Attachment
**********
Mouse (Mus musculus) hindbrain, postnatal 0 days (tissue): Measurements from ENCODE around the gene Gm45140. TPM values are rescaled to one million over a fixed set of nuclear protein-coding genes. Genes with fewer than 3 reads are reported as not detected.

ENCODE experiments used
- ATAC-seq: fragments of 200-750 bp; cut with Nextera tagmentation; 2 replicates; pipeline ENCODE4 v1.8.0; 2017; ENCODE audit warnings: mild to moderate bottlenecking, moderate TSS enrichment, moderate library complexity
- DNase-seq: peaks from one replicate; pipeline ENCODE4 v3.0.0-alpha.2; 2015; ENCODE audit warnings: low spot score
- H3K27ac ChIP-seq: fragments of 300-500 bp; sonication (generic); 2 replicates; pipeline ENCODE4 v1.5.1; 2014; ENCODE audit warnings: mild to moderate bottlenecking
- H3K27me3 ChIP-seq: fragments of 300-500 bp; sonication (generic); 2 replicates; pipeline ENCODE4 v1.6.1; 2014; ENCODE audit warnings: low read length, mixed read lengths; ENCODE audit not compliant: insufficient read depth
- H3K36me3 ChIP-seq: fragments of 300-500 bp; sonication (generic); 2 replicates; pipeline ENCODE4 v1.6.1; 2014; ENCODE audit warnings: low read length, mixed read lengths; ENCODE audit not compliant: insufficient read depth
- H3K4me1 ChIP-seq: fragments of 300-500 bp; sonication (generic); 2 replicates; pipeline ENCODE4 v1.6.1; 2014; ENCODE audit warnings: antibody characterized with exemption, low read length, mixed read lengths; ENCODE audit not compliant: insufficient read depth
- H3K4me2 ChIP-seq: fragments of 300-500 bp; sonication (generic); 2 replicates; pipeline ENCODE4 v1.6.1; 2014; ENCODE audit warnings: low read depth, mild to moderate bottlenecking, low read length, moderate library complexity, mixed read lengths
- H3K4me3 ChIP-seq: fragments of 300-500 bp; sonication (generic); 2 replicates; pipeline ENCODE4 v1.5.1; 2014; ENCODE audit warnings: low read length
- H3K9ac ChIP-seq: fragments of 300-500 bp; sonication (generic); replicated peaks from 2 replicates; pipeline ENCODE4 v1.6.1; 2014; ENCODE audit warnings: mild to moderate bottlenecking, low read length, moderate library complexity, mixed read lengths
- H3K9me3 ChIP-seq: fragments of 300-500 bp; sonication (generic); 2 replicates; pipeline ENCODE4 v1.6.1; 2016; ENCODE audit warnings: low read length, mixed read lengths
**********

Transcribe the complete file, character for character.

Mouse (Mus musculus) hindbrain, postnatal 0 days (tissue): Measurements from ENCODE around the gene Gm45140. TPM values are rescaled to one million over a fixed set of nuclear protein-coding genes. Genes with fewer than 3 reads are reported as not detected.

ENCODE experiments used
- ATAC-seq: fragments of 200-750 bp; cut with Nextera tagmentation; 2 replicates; pipeline ENCODE4 v1.8.0; 2017; ENCODE audit warnings: mild to moderate bottlenecking, moderate TSS enrichment, moderate library complexity
- DNase-seq: peaks from one replicate; pipeline ENCODE4 v3.0.0-alpha.2; 2015; ENCODE audit warnings: low spot score
- H3K27ac ChIP-seq: fragments of 300-500 bp; sonication (generic); 2 replicates; pipeline ENCODE4 v1.5.1; 2014; ENCODE audit warnings: mild to moderate bottlenecking
- H3K27me3 ChIP-seq: fragments of 300-500 bp; sonication (generic); 2 replicates; pipeline ENCODE4 v1.6.1; 2014; ENCODE audit warnings: low read length, mixed read lengths; ENCODE audit not compliant: insufficient read depth
- H3K36me3 ChIP-seq: fragments of 300-500 bp; sonication (generic); 2 replicates; pipeline ENCODE4 v1.6.1; 2014; ENCODE audit warnings: low read length, mixed read lengths; ENCODE audit not compliant: insufficient read depth
- H3K4me1 ChIP-seq: fragments of 300-500 bp; sonication (generic); 2 replicates; pipeline ENCODE4 v1.6.1; 2014; ENCODE audit warnings: antibody characterized with exemption, low read length, mixed read lengths; ENCODE audit not compliant: insufficient read depth
- H3K4me2 ChIP-seq: fragments of 300-500 bp; sonication (generic); 2 replicates; pipeline ENCODE4 v1.6.1; 2014; ENCODE audit warnings: low read depth, mild to moderate bottlenecking, low read length, moderate library complexity, mixed read lengths
- H3K4me3 ChIP-seq: fragments of 300-500 bp; sonication (generic); 2 replicates; pipeline ENCODE4 v1.5.1; 2014; ENCODE audit warnings: low read length
- H3K9ac ChIP-seq: fragments of 300-500 bp; sonication (generic); replicated peaks from 2 replicates; pipeline ENCODE4 v1.6.1; 2014; ENCODE audit warnings: mild to moderate bottlenecking, low read length, moderate library complexity, mixed read lengths
- H3K9me3 ChIP-seq: fragments of 300-500 bp; sonication (generic); 2 replicates; pipeline ENCODE4 v1.6.1; 2016; ENCODE audit warnings: low read length, mixed read lengths